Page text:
Here’s the first question Danny Ainge was asked in his press conference prior to Friday’s game: ‘Why did you trade Rajon Rondo?’
Ainge’s answer was brief: ‘There was a definite uncertainty into what may happen this summer. So that was a big factor.’
That’s all Ainge initially said on trading away his largest asset for what will presumably be a late first-round pick and a few misfit parts. Those few words tell us everything we need to know, though.
Ainge believed Rondo was going to bolt in free agency and didn’t want to lose him for nothing, so he traded him. It was the right move, plain and simple.
However, uncertainty remained a key word.
‘We like the players that we got in the trade,’ Ainge expanded. ‘But, listen, I think that with [Rondo’s] impending free agency and uncertainty of what may happen this summer, I think that gave us the impetus of wanting to do a deal.’
Ainge was later asked how long these uncertainties had existed regarding Rondo’s future in Boston.
‘Oh, I think that there’s been uncertainty for a while,’ Ainge claimed. ‘You know, as to what kind of team we’d be able to put together. We tried this summer to get some significant players in, unsuccessfully, and there’s a price that we won’t go [to], either. [A price] that we won’t pay for any player in order to make that happen this past summer.
‘At the same time, there’s been uncertainty as to what [Rondo’s] future would be, and there’s been uncertainty as to how he would return and how he’d come back and play [after tearing his ACL]. Yeah, I think he’s understood that, and I’ve understood that and we’ve talked about it.’
Despite being a huge contributor to many Celtics‘ teams in the past, Rondo isn’t the type of player that could ever help this team win. So getting something for him while you still can makes perfect sense. The only thing I questioned was the timing of Ainge’s move, but that was another idea he addressed.
‘The timing and the market was well though through and calculated,’ said Ainge. ‘You never know what may be available, but I think we had a pretty good feel for the teams that had interest, and consistent interest, over time and we thought all that through: timing and deals.’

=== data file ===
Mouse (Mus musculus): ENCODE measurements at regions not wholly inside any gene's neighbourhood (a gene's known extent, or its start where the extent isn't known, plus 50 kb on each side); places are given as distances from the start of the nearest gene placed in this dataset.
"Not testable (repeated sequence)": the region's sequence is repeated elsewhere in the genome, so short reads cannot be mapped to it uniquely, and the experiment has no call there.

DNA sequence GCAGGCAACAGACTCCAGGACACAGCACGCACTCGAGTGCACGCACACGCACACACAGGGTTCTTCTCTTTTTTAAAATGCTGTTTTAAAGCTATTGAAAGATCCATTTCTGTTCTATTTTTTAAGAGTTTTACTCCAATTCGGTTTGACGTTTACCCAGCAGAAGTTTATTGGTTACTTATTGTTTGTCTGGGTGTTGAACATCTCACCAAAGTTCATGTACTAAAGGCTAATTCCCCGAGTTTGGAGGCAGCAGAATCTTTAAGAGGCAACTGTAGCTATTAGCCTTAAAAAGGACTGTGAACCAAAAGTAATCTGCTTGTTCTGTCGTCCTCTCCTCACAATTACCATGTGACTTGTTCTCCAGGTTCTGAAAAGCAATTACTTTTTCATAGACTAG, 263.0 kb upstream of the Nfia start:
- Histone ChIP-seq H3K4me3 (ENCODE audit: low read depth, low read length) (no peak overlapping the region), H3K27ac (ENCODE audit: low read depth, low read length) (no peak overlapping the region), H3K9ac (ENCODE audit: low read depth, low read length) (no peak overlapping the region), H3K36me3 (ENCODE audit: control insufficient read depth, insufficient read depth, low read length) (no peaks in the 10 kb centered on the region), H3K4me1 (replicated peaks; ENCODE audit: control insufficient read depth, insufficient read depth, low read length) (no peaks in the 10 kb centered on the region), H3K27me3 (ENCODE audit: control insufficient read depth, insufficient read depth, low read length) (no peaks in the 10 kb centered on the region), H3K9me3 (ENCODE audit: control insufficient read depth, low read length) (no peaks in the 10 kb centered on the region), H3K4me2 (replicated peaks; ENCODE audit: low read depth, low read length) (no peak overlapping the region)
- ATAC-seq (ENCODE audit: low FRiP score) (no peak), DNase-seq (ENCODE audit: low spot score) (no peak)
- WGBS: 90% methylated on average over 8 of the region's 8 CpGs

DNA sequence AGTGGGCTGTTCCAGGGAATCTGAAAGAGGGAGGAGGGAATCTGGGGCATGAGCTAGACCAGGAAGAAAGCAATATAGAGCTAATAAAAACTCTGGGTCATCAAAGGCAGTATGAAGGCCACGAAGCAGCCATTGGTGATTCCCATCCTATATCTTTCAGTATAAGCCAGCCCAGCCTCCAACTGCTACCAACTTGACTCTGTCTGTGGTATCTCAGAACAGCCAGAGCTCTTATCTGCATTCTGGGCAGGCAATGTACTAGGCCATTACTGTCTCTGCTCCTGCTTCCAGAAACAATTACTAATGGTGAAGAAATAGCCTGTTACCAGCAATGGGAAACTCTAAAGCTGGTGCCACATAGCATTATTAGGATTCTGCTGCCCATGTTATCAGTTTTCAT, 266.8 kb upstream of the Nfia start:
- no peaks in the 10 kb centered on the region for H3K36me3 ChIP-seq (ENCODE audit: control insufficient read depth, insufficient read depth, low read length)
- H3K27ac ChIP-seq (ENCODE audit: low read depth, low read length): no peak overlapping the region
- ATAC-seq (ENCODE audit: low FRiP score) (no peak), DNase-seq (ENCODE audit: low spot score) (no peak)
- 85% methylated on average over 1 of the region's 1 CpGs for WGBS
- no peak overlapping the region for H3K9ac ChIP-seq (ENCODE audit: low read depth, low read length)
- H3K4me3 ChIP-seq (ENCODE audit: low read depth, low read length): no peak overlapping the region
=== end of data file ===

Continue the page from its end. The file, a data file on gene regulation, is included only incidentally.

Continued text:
Even though the timing was well thought out, it still isn’t an ideal time to try and trade your point guard away. Many, including myself at times, figured there just wasn’t a trade out there for Rondo that made sense.
‘Right, well you would expect maybe a one-third of the teams in the league wouldn’t want to acquire a player of Rajon’s stature even when their goal isn’t a championship,’ Ainge said of the market for point guards. ‘I think that the top 10-12 teams with a realistic opportunity to win a championship would be the ones that would be interested in acquiring a player such as Rajon at this time. If you look around [at] the teams, this may have been the only one that didn’t have, that I would classify, a consideration for an All-Star type guard. Every good team has this level of point-guard.’
Ainge didn’t enjoy letting his star go, but he definitely wasn’t going to make the wrong decision because of that.
‘It was hard,’ Ainge admitted. ‘Yeah, it was very difficult to move Rajon. I know that it’s business in professional sports, but you really develop a lot of close relationships. And I loved watching Rajon, I loved visiting with him, our one-on-one conversations were fun, entertaining, frustrating sometimes, and always a surprise. I mean, the guy is a very unique person. But watching him grow and watching him develop as a man and as a person and as a basketball player ‘ I just enjoyed my interactions with him. And so, yeah, it was an emotional time as we met [Thursday] night. It was not an easy thing to do, but I believe it was the right thing to do.’
On a night where Ainge expressed many uncertainties, one certainly was not pulling the trigger on the deal that sent Rondo to Dallas, we can be sure of that. This was a move Ainge very much felt needed to be made.